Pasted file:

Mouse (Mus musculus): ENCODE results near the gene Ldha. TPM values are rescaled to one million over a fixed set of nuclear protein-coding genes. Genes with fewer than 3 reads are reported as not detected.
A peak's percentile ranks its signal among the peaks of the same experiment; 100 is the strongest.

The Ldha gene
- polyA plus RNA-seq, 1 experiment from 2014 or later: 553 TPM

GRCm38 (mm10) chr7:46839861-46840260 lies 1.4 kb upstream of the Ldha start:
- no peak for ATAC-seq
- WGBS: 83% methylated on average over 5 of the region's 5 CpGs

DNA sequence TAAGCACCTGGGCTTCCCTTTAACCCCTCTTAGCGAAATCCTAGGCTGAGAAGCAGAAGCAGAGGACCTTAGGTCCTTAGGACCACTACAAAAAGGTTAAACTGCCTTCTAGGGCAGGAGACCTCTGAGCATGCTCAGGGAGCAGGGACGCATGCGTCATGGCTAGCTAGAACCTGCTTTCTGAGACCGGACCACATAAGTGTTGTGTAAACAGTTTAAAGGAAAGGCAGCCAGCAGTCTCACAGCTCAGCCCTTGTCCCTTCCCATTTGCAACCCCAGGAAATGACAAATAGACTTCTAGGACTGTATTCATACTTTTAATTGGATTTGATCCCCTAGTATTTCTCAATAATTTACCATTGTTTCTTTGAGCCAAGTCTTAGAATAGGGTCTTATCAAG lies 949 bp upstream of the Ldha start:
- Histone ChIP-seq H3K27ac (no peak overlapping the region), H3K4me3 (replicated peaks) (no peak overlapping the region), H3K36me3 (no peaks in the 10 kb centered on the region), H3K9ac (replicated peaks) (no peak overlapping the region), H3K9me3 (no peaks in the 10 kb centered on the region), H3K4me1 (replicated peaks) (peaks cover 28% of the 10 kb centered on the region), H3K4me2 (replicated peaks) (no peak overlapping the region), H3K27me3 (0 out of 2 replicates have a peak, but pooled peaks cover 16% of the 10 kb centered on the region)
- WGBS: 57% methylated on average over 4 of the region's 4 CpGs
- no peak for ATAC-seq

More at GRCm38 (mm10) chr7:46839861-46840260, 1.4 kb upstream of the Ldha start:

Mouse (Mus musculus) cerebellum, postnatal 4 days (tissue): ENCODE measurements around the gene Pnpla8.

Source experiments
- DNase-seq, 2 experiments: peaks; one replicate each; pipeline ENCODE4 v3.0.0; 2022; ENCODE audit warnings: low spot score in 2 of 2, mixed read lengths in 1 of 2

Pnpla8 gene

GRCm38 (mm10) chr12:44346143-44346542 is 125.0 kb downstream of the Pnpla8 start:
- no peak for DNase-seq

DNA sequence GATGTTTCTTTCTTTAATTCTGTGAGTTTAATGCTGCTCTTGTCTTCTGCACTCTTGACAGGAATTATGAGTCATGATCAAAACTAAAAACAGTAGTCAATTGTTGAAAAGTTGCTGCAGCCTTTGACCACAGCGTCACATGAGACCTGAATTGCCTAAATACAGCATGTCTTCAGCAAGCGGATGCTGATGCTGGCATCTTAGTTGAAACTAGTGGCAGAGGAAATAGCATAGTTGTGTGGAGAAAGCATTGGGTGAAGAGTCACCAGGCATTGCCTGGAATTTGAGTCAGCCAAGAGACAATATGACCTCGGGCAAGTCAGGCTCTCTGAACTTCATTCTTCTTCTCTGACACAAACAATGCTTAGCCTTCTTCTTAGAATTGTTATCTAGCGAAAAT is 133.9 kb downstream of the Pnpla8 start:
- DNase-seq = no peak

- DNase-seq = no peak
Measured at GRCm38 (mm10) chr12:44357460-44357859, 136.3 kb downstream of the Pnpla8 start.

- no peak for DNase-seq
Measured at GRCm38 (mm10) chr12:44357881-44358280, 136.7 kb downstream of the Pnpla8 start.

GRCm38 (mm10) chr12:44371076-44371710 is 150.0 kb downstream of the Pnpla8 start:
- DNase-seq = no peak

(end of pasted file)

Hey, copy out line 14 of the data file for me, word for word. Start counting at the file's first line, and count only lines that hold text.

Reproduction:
Source experiments